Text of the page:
Aggravated and punitive damages are discrete heads of damage that are potentially available in wrongful dismissal claims. A judge may find it appropriate to make an award for either head of damage depending on the circumstances of the manner of dismissal.
Aggravated damages are intended to compensate a plaintiff employee for intangible injuries such as distress and humiliation caused from the manner of dismissal. They are measured by a plaintiff’s suffering, as distinct from punitive damages which are measured by the wrongdoer’s moral culpability: Vorvis v. Insurance Corporation of British Columbia,  1 S.C.R. 1085 at 1099.
Punitive damages are restricted to advertent wrongful acts that are so malicious and outrageous that they are deserving of punishment on their own: Honda Canada Inc. v. Keays, 2008 SCC 39 at para. 62. In the context of wrongful dismissal claims, punitive damages are meant to punish the employer when its conduct is so malicious and outrageous that it is deserving of punishment.
The common law imposes an obligation on employers to act in good faith in the manner of dismissal. Failure to do so can lead to foreseeable, compensable damages. If an employee can prove that the manner of dismissal caused mental distress that was in the contemplation of the parties at the time of the contract, then damages for the mental distress (i.e. “aggravated damages”) may be appropriate: Hyrnkiw v. Central City Brewers & Distillers Ltd., 2020 BCSC 1640 at para. 190, citing Honda Canada Inc. at paras. 59-59.
As set out in Lau v. Royal Bank of Canada, 2017 BCCA 253 at para. 17, an employee seeking to recover aggravated damages must establish two conditions:
the employer has breached its duty of good faith and fair dealings in the manner of dismissal, and
the employee suffered compensable damages as a result of breach.
Conduct that may constitute a breach of the employer’s duty of good faith and fair dealings include: being untruthful, misleading or unduly insensitive in the course of dismissal; attacking the employee’s reputation by declarations made at the time of dismissal; and the employer’s dealings with the employee after dismissal, including its conduct in litigating the employee’s claim, provided it is conduct that relates to the dismissal: Hrynkiw at para. 192.
In Ontario, and increasingly in British Columbia, courts have characterized some pre- and post-termination conduct as “a component of the manner of dismissal” in relation to claims for aggravated damages: Deol v Dreyer Davison LLP, 2020 BCSC 771 para 127.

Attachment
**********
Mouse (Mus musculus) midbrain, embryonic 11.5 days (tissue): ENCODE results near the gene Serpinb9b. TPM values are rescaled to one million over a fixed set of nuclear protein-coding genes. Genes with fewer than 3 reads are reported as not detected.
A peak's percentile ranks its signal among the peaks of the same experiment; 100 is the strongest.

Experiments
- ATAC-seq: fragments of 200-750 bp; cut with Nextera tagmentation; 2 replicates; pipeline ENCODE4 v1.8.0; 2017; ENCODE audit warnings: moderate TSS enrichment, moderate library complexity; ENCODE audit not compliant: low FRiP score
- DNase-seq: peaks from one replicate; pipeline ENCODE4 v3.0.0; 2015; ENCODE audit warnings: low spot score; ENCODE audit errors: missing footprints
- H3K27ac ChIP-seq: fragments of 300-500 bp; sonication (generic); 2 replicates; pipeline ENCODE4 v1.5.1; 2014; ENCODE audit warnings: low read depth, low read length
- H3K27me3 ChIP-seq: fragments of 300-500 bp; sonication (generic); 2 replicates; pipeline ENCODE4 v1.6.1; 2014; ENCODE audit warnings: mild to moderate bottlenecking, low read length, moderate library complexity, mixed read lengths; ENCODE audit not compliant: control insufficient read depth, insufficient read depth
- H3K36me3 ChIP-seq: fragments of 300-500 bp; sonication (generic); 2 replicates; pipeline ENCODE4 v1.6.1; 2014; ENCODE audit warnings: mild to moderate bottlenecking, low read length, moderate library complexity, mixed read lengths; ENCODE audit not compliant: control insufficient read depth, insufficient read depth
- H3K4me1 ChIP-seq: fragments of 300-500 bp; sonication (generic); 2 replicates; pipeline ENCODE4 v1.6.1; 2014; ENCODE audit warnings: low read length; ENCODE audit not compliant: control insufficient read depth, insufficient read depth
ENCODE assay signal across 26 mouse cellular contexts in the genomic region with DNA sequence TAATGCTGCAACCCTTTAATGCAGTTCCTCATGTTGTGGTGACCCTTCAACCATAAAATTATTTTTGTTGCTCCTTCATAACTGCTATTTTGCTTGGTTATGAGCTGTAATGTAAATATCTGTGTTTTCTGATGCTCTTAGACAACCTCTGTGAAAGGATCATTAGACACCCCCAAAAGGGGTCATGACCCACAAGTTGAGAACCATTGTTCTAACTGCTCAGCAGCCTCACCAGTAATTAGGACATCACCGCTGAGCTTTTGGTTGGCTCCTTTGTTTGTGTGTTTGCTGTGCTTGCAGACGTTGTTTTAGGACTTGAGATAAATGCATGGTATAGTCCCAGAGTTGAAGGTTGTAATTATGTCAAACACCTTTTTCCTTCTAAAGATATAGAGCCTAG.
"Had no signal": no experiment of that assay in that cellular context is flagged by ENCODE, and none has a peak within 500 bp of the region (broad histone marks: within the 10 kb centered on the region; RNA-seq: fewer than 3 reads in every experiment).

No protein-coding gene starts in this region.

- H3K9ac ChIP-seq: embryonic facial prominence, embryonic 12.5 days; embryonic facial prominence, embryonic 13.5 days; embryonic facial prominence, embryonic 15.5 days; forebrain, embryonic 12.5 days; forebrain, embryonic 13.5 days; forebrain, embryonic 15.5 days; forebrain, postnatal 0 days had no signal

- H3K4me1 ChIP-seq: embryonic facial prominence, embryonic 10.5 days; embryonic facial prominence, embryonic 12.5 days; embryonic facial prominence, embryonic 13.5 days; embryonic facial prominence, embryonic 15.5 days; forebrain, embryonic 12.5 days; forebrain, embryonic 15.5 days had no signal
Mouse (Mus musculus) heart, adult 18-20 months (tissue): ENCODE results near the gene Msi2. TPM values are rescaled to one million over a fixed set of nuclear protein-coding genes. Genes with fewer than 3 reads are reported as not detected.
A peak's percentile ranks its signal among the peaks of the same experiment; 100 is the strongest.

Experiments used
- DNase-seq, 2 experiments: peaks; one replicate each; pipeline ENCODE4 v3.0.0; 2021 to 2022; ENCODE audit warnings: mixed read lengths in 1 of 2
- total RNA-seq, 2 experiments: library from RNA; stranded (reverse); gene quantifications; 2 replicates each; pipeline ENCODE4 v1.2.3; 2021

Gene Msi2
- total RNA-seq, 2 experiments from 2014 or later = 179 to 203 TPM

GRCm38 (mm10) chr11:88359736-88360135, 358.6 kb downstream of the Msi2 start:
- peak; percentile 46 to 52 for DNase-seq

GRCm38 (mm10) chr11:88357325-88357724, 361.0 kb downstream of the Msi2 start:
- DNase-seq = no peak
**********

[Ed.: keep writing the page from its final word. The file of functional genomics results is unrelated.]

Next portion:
For the second condition of the above test, the plaintiff must prove suffering beyond the normal distress and hurt feelings that invariably accompany the loss of employment. The normal distress and hurt feelings resulting from dismissal are not compensable: Cottrill v. Utopia Day Spas and Salons Ltd., 2018 BCCA 383 at para 14-15.
Medical evidence is not required to establish that the dismissed employee has suffered emotional or health consequences, but there must be some evidence of serious and prolonged disruption that transcends ordinary emotional upset or distress: Hrynkiw at para 193 citing Cottrill at para. 18; Lau v. Royal Bank of Canada, 2017 BCCA 253 at para. 49; Saadati v. Moorehead, 2017 SCC 28 at para. 40.
Punitive damages are an exceptional remedy. They are restricted to cases where an employer’s conduct is so malicious and outrageous that it is deserving of punishment, and where the general and aggravated damages awarded are insufficient to express the court’s condemnation of the defendant’s actions: Whiten v. Pilot Insurance Co., 2002 SCC 18 at paras. 36-37 and 119.
Punitive damages are intended to punish the wrongdoer as opposed to compensating a plaintiff. An object of punitive damages is to deter others from acting in a similar way: Yates v. Langley Motor Sport Centre Ltd., 2021 BCSC 2175 at para. 65.
Unlike aggravated damages, punitive damages require the establishment of an independent and deliberate “actionable wrong”. Canadian law does not require that the independent actionable wrong be a tort. It can be found in a breach of a distinct and separate contractual provision or other duty such as a fiduciary obligation, and a breach of the contractual duty of good faith can qualify as such a wrong: Deol v. Dreyer Davison LLP, 2020 BCSC 771 at paras. 142 and 143, citing Whiten at paras. 82 and Honda at para 62.
In Yates, the Court provided some examples of conduct that may lead to punitive damages in the context of a wrongful dismissal action. These examples included:
fabricating allegations of serious misconduct or incompetence;
using bullying or intimidation tactics such as:
intimidating an employee into withdrawing or settling a wrongful dismissal suit,
threatening to bankrupt a plaintiff;
threatening a baseless counter suit; or
refusing to return a plaintiff’s belongings;
lying about other employees "signing off" without severance;
denying, on specious grounds, that a plaintiff is entitled to statutory pay;
pressuring a plaintiff to agree to settle a wrongful dismissal claim immediately; and
failing to pay statutory severance while knowing that this amount is payable - especially when the employer knows that the terminated employee is financially vulnerable.